“It’s tough to make predictions, especially about the future” – Yogi Berra
As 2020 – a year for the record books – comes to an end, we are taking this time to consider our outlook for 2021. As Beutel Goodman’s fixed income portfolio managers, part of our job is to (admittedly, futilely) try to predict the future, and allocate assets accordingly. What follows is our current predictions, broken down into three sections. The first section lays out our economic outlook, which is the starting point that feeds into the second section, our interest rate outlook, and the third section, our credit outlook.
In 2021, we expect the economy will continue to rebound from the depressed levels caused by the COVID-19 pandemic. Most of the monetary- and fiscal-response tools used during the financial crisis were deployed very quickly, which has helped the economy bounce back somewhat from the second-quarter depths. Central banks have continued with their messaging of not raising rates or tapering purchases of financial assets until inflation is strongly visible and above trend. As a result, economic growth should continue to have the tailwind of monetary policy. Fiscal stimulus also remains in place as governments maintain aid to the sectors hit hardest by the crisis.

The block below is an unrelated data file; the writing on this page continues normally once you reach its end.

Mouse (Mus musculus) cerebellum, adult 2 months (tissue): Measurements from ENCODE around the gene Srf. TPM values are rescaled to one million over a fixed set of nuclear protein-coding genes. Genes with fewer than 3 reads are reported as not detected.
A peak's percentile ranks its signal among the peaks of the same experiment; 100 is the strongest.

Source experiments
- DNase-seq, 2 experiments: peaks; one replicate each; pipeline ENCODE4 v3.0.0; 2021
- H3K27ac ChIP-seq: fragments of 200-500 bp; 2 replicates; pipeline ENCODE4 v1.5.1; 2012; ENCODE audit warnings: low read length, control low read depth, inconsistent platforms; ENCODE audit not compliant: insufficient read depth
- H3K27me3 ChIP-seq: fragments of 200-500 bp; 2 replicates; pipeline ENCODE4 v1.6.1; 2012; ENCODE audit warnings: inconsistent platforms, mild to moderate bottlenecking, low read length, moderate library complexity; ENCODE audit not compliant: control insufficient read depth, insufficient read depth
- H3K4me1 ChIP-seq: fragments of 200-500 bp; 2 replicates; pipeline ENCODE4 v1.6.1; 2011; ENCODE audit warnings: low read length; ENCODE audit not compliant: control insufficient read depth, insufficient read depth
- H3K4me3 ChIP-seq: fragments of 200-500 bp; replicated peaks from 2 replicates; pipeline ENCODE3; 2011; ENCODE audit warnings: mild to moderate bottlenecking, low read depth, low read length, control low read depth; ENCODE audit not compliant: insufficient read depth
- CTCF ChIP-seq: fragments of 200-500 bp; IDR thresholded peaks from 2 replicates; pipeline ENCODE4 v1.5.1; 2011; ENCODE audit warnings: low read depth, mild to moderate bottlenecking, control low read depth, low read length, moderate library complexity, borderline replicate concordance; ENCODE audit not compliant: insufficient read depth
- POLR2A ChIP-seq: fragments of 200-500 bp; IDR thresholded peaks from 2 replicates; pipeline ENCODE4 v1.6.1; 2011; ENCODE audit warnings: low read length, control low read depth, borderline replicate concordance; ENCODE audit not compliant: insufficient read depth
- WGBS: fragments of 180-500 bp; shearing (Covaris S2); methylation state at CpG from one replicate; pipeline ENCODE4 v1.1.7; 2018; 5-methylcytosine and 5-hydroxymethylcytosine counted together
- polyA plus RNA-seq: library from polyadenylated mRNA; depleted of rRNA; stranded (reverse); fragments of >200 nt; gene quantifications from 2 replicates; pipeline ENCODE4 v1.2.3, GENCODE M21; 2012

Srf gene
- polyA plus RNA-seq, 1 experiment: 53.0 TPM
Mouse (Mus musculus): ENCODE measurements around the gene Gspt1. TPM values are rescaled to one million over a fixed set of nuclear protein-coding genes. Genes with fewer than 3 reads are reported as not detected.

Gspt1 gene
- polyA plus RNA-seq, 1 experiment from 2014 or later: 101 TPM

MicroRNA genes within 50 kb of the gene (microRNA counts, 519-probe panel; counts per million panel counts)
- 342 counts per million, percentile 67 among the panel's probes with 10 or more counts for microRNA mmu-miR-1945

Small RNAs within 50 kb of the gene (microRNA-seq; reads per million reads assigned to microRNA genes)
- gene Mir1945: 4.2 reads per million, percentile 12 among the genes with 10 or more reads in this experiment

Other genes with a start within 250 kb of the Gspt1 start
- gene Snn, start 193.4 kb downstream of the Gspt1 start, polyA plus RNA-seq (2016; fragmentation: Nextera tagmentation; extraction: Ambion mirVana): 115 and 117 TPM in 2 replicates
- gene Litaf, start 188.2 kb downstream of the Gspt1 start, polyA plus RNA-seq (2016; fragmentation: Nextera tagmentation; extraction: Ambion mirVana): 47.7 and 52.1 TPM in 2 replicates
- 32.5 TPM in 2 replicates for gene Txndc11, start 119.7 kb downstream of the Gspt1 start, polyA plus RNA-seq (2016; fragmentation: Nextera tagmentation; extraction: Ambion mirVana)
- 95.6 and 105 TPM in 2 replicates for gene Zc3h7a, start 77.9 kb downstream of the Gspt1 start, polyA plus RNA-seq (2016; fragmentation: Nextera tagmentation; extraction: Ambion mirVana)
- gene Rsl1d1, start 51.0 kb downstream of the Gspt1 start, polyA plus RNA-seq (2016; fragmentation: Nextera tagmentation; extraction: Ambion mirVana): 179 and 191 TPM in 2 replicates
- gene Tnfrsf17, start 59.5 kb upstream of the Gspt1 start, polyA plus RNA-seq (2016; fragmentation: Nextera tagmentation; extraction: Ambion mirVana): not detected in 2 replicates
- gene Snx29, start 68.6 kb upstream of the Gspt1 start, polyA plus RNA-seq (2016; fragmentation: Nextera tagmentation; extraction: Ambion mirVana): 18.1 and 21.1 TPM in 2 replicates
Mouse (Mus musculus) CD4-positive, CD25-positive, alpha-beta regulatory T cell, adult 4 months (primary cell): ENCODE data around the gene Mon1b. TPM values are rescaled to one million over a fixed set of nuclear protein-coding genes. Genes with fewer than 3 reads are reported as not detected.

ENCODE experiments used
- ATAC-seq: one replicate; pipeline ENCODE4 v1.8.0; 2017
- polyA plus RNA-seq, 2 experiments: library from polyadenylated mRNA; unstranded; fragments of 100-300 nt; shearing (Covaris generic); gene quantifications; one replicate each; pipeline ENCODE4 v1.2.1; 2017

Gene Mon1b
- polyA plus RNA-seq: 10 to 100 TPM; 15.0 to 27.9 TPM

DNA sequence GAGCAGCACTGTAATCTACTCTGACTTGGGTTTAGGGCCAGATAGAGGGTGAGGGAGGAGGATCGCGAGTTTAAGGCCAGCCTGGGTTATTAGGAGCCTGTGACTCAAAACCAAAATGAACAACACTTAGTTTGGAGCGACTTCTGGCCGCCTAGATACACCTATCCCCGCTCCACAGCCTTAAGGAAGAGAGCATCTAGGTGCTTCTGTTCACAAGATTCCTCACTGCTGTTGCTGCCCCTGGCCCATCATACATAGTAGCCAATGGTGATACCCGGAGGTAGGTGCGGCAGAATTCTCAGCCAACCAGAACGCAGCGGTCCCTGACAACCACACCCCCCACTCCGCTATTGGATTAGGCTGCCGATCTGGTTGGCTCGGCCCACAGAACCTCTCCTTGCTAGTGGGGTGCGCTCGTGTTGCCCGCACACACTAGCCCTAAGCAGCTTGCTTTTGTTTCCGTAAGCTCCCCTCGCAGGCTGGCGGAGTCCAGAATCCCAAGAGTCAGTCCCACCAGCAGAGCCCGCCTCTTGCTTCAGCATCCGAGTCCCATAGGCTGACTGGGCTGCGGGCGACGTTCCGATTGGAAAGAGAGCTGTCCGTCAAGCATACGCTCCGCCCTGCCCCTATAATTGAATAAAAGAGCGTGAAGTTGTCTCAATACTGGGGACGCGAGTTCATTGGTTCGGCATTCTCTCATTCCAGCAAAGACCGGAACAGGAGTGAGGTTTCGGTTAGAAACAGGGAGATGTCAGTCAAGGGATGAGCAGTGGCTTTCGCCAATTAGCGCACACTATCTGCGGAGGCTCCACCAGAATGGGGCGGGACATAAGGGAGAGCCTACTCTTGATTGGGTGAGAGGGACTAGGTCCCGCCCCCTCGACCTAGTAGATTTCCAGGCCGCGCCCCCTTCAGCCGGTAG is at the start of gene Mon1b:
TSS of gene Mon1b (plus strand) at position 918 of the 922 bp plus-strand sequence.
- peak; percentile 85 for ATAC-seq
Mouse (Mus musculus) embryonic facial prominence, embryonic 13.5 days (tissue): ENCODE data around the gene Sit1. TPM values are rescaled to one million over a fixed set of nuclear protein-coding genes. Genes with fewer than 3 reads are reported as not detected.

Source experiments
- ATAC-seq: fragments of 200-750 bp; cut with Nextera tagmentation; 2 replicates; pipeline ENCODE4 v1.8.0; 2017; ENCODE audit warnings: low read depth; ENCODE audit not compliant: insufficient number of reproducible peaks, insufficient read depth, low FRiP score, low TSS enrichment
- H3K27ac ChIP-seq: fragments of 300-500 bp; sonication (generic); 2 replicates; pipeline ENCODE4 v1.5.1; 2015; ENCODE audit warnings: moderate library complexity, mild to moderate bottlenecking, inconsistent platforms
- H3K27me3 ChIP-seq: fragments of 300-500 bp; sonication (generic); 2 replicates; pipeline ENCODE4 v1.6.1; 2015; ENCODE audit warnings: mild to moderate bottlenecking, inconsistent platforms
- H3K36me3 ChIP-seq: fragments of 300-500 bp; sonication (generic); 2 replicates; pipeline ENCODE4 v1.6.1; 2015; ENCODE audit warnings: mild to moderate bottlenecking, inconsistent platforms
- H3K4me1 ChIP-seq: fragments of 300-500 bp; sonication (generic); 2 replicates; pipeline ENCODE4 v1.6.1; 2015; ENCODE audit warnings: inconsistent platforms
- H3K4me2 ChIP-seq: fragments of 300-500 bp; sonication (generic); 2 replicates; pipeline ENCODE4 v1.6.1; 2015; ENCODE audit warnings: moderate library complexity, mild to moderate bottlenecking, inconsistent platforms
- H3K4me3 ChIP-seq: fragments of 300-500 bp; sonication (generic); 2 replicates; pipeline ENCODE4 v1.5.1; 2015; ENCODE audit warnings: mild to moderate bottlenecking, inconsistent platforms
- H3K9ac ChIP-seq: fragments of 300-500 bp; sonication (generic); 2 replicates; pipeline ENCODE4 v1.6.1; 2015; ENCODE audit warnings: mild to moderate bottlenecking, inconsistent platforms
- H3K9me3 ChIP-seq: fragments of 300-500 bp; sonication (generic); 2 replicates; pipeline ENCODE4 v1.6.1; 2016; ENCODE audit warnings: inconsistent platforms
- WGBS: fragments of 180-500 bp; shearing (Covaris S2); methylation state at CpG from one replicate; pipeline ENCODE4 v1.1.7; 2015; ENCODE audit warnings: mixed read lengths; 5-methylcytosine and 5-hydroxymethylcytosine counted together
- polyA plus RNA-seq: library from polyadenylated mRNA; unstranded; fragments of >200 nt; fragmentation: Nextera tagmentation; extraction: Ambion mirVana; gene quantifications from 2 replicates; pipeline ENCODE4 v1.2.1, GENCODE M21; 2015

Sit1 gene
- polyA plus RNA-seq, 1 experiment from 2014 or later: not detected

In addition, consumers’ levels of savings are at an all-time high as everyone remains, for the most part, stuck at home. We believe this pent-up demand should be released in 2021 as the vaccine makes it easier for consumers to emerge from their forced hibernation.
With the massive amount of stimulus, pent-up demand and excess savings, we believe that inflation will likely rise next year. However, the uptick will likely be transitory in nature; i.e., it will rise for a short time before falling back to central banks’ long-term target range.
Figure 1: This graph of the Conference Board’s CEO Confidence Survey (a measure of the CEO Confidence Index) and U.S. GDP (total, constant prices) between 1978 and 2020 shows CEO confidence in the U.S. has historically led economic growth. The CEO Confidence Index currently sits at 64, up from the mid-30 range, pointing to a potential strong rebound in 2021.
Source: Beutel, Goodman and Company Ltd., Macrobond, TCB. BEA, SPDJI, as at 11/26/2020
Figure 2: This graph of Canada, CANSIM, Current & Capital Accounts shows the pent-up Canadian household savings, which currently sits at about $207 billion (as at November 2020) – much higher than the approximately $30 billion we started 2020 at – and should translate to stronger consumer demand in 2021.
Source: Beutel, Goodman and Company Ltd., Macrobond, StatCan, as at 12/2/2020
For fixed income investments, an expansion phase can typically be broken down into three consecutive stages:
|Wave||Action||Where We Are in the Cycle|
|1||Credit rallies significantly; value remains but only in more cyclical sectors or in junior debt (AT1, NVCC, Hybrids).||Achieved|
|2||Long end yields rise and the curve (both the 2-year/10-year and the 5-year/30-year) steepens as the market prices in the recovery of growth and inflation.
|Likely to occur in the first half of 2021|
|3||Central banks see sustained low unemployment, building inflationary pressures and bubble-like activity, so they begin raising interest rates.